I don’t know whether you’ve ever have to submit a film to a festival. Note I said “had to”
I automatically wrote this as a chore – something necessary – but onerous. …and that is because until recently you’ve had to use “Withoutabox“. A website which is a complete pain to use.
Initially the concept seemed wonderful. Before 2000, when WAB was set up, Film Festival applications all had to be done individually – by post.
So very few of the films I made ever got sent to many festivals, as it was just so time consuming sending off VHSs. Remember those ? I even bought a very expensive multistandard PAL/NTSC VHS recorder simply so I could enter US festivals.
Then Withoutabox came along. The first website to allow filmmakers to upload their details and apply to multiple film festivals all from the same place.
Then it was bought apparently for $3million by IMDB, which had also been bought by Amazon.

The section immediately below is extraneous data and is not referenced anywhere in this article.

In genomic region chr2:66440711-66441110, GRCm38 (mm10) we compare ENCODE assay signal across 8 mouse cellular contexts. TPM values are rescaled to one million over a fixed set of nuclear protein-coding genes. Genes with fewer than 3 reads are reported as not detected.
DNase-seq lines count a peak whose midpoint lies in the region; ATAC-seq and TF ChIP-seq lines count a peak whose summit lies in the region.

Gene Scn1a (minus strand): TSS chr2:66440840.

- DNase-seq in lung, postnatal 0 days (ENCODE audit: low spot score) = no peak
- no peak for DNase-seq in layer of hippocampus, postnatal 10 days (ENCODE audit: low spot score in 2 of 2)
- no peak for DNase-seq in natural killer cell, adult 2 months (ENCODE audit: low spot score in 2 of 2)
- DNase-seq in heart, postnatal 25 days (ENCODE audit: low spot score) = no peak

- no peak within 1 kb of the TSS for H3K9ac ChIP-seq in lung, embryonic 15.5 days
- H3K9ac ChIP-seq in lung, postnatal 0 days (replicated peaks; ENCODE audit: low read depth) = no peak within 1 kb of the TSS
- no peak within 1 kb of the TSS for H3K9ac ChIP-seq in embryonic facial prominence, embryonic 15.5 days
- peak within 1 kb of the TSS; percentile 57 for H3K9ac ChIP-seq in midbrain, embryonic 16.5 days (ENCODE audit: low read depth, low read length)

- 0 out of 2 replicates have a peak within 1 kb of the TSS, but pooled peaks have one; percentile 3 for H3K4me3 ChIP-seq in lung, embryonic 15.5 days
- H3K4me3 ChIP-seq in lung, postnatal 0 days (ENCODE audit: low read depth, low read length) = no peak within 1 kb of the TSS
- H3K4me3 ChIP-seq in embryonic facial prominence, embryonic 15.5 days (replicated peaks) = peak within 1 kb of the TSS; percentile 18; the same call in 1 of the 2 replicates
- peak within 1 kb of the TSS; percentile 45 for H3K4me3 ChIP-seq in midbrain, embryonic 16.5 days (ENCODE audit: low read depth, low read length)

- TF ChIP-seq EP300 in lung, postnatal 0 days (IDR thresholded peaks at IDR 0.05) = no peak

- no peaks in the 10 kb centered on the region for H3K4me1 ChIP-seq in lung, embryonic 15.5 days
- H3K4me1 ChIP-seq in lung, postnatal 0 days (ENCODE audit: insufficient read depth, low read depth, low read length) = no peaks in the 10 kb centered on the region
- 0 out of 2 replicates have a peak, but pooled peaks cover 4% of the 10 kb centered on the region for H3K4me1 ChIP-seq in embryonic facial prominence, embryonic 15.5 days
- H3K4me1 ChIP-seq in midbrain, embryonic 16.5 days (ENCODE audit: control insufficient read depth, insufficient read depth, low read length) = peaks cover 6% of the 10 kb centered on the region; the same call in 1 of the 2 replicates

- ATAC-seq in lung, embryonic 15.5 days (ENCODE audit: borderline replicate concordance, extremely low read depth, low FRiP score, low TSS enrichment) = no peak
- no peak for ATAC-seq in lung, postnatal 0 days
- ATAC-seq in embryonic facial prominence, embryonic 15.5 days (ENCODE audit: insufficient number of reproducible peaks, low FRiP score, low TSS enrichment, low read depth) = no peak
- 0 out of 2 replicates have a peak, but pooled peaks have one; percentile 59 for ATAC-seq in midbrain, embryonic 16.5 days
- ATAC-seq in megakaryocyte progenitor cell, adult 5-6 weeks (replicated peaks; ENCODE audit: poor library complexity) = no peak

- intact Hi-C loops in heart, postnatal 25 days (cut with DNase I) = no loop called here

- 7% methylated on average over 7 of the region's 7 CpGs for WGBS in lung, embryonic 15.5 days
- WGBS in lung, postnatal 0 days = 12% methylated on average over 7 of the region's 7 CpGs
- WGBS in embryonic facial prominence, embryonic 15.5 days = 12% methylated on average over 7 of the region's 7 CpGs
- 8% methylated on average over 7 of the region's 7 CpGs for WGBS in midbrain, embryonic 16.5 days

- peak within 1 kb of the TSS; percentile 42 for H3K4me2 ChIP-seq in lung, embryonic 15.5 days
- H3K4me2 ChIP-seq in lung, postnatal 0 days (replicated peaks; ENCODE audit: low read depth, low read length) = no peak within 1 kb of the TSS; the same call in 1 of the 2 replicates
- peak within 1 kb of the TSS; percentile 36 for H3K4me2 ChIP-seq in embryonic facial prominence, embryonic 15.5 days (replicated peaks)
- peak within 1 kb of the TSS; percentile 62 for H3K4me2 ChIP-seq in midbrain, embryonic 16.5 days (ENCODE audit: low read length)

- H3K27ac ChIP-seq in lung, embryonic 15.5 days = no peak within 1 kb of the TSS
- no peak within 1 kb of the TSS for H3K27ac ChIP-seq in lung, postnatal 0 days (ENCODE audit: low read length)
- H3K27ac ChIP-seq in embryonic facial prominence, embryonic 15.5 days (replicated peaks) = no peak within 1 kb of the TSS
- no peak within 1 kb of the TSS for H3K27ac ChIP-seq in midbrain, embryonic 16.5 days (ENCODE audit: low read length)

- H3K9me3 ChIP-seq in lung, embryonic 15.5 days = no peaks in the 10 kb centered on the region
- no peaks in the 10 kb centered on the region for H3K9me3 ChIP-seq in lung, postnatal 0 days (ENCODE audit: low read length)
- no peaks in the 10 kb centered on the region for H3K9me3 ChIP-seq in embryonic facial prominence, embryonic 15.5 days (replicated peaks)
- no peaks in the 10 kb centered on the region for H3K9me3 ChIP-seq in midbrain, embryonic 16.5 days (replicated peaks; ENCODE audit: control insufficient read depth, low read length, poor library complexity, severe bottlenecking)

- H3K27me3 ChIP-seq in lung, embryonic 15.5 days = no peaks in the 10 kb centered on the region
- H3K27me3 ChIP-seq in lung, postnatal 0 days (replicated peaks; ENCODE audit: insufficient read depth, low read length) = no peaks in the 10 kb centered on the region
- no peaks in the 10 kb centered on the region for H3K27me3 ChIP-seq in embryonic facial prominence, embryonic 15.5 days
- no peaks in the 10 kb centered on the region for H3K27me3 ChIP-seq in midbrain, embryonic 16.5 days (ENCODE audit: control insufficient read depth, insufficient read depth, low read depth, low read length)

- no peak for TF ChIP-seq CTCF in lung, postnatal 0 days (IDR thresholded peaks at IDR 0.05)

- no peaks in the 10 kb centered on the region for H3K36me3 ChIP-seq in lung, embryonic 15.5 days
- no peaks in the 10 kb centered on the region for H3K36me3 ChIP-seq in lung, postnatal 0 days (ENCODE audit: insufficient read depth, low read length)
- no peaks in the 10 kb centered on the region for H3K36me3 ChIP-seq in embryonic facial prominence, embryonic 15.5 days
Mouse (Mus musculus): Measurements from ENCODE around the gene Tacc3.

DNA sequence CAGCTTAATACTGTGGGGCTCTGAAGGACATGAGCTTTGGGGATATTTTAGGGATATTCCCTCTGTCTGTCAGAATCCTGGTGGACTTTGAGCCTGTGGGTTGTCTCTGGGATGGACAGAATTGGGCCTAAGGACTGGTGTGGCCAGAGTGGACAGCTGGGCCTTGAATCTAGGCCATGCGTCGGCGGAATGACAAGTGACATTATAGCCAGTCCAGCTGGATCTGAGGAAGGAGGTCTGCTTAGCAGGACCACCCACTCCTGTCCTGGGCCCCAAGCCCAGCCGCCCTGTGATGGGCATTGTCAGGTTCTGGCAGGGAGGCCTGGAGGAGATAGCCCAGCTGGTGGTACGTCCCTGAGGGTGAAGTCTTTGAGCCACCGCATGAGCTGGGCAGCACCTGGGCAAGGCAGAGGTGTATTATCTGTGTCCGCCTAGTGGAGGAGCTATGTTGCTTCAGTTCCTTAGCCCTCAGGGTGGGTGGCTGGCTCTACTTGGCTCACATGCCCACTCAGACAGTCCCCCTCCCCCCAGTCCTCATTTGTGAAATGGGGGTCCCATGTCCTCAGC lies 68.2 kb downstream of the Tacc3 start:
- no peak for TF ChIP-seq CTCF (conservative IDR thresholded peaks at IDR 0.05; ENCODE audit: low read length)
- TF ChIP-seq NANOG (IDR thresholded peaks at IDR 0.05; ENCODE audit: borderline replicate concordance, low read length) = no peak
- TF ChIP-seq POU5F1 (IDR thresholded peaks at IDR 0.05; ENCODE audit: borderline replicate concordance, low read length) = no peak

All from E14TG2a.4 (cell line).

btw IMDB was originally a voluntary run film buff listing.
This was pre World Wide Web. When the internet was text only. I remember in the 1990s downloading the entire IMDB lisiting from a USENET group called “rec.arts.movies”overnight onto floppy discs.
Later it was run on Cardiff University’s computer in South Wales.
Anyway I digress. Though initially a great improvement, the Withoutabox system seems to have had no development for many years. Having to use it, is now unnecessarily difficult, time consuming and complicated. For example : I’ve had a problem with my login address. I’ve filled in their support service. Two weeks later – still no response. This is a service I’m paying for. Not a free site.
The festivals were also unhappy as Withoutabox charged them thousands to use the service. Even more if festival entry was free to filmmakers.
But until recently it was the only way. Why?
Believe it or not Amazon had managed to patent the concept of using the internet to apply for festivals!
” In 2001 Withoutabox had been granted the monopoly on using the internet to administer film festival submissions” …and Amazon have many lawyers, who defended their monopoly.”
Stephen Follows wrote about Withoutabox’s patent on his fascinating blog back in 2013, but I’ve only just come across it. So I thought I would share it for you.
Here’s the Link..